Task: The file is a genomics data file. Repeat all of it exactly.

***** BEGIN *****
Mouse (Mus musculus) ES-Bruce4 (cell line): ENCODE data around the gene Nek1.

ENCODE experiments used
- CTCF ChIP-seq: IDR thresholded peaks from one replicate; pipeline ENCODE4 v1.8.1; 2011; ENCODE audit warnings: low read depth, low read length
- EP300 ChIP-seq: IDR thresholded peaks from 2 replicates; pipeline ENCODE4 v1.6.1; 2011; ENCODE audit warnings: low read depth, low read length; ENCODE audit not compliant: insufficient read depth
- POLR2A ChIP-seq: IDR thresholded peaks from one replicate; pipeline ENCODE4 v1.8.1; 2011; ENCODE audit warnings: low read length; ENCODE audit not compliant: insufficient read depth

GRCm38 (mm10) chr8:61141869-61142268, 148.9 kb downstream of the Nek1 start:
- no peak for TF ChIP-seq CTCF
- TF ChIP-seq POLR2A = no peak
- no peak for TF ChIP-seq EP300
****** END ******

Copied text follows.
Mouse (Mus musculus) ES-Bruce4 (cell line): ENCODE data around the gene Nek1.

ENCODE experiments used
- CTCF ChIP-seq: IDR thresholded peaks from one replicate; pipeline ENCODE4 v1.8.1; 2011; ENCODE audit warnings: low read depth, low read length
- EP300 ChIP-seq: IDR thresholded peaks from 2 replicates; pipeline ENCODE4 v1.6.1; 2011; ENCODE audit warnings: low read depth, low read length; ENCODE audit not compliant: insufficient read depth
- POLR2A ChIP-seq: IDR thresholded peaks from one replicate; pipeline ENCODE4 v1.8.1; 2011; ENCODE audit warnings: low read length; ENCODE audit not compliant: insufficient read depth

GRCm38 (mm10) chr8:61141869-61142268, 148.9 kb downstream of the Nek1 start:
- no peak for TF ChIP-seq CTCF
- TF ChIP-seq POLR2A = no peak
- no peak for TF ChIP-seq EP300